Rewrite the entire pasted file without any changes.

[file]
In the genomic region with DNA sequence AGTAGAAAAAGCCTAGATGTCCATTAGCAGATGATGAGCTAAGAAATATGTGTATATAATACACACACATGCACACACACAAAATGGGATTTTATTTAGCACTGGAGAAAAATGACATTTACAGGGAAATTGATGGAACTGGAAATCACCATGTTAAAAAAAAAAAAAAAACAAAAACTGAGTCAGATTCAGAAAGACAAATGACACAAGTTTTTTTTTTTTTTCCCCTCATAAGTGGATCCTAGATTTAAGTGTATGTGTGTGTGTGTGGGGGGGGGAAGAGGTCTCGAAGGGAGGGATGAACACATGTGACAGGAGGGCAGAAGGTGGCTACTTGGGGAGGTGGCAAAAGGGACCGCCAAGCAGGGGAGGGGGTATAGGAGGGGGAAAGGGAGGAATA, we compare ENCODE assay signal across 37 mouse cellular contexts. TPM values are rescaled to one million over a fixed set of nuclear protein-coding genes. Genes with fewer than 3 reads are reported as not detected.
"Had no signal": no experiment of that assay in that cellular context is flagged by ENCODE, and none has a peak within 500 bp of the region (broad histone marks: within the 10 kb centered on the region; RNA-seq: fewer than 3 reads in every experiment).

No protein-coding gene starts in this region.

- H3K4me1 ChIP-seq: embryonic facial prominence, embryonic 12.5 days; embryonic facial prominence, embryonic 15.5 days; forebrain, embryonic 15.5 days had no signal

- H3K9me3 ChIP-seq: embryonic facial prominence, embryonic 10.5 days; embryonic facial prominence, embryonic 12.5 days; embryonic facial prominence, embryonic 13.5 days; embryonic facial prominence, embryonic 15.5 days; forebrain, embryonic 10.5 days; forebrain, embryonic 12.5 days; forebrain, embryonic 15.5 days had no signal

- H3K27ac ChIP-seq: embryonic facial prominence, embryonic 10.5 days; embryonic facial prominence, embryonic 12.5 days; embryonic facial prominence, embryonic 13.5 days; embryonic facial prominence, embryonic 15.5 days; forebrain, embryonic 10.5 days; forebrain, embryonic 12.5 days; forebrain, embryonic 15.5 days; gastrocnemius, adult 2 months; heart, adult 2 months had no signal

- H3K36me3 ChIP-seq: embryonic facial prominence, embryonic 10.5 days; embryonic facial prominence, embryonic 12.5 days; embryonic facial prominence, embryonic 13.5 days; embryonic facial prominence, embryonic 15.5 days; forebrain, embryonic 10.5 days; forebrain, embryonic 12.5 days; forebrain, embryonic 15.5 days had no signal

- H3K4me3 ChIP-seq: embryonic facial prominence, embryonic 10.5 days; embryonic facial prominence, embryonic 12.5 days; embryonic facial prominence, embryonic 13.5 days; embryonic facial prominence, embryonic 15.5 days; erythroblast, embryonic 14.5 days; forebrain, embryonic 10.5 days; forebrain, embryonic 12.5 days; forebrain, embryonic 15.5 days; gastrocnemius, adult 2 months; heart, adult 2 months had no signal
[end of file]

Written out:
In the genomic region with DNA sequence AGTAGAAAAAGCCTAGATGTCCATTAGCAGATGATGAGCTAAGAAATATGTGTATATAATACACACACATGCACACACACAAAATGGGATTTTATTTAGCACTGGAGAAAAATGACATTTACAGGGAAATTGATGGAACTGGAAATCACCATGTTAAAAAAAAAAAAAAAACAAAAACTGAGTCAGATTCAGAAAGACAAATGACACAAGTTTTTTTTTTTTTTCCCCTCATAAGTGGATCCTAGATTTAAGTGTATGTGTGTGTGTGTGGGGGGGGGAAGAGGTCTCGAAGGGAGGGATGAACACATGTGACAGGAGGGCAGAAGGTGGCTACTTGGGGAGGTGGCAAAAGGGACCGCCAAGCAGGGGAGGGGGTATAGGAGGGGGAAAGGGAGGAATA, we compare ENCODE assay signal across 37 mouse cellular contexts. TPM values are rescaled to one million over a fixed set of nuclear protein-coding genes. Genes with fewer than 3 reads are reported as not detected.
"Had no signal": no experiment of that assay in that cellular context is flagged by ENCODE, and none has a peak within 500 bp of the region (broad histone marks: within the 10 kb centered on the region; RNA-seq: fewer than 3 reads in every experiment).

No protein-coding gene starts in this region.

- H3K4me1 ChIP-seq: embryonic facial prominence, embryonic 12.5 days; embryonic facial prominence, embryonic 15.5 days; forebrain, embryonic 15.5 days had no signal

- H3K9me3 ChIP-seq: embryonic facial prominence, embryonic 10.5 days; embryonic facial prominence, embryonic 12.5 days; embryonic facial prominence, embryonic 13.5 days; embryonic facial prominence, embryonic 15.5 days; forebrain, embryonic 10.5 days; forebrain, embryonic 12.5 days; forebrain, embryonic 15.5 days had no signal

- H3K27ac ChIP-seq: embryonic facial prominence, embryonic 10.5 days; embryonic facial prominence, embryonic 12.5 days; embryonic facial prominence, embryonic 13.5 days; embryonic facial prominence, embryonic 15.5 days; forebrain, embryonic 10.5 days; forebrain, embryonic 12.5 days; forebrain, embryonic 15.5 days; gastrocnemius, adult 2 months; heart, adult 2 months had no signal

- H3K36me3 ChIP-seq: embryonic facial prominence, embryonic 10.5 days; embryonic facial prominence, embryonic 12.5 days; embryonic facial prominence, embryonic 13.5 days; embryonic facial prominence, embryonic 15.5 days; forebrain, embryonic 10.5 days; forebrain, embryonic 12.5 days; forebrain, embryonic 15.5 days had no signal

- H3K4me3 ChIP-seq: embryonic facial prominence, embryonic 10.5 days; embryonic facial prominence, embryonic 12.5 days; embryonic facial prominence, embryonic 13.5 days; embryonic facial prominence, embryonic 15.5 days; erythroblast, embryonic 14.5 days; forebrain, embryonic 10.5 days; forebrain, embryonic 12.5 days; forebrain, embryonic 15.5 days; gastrocnemius, adult 2 months; heart, adult 2 months had no signal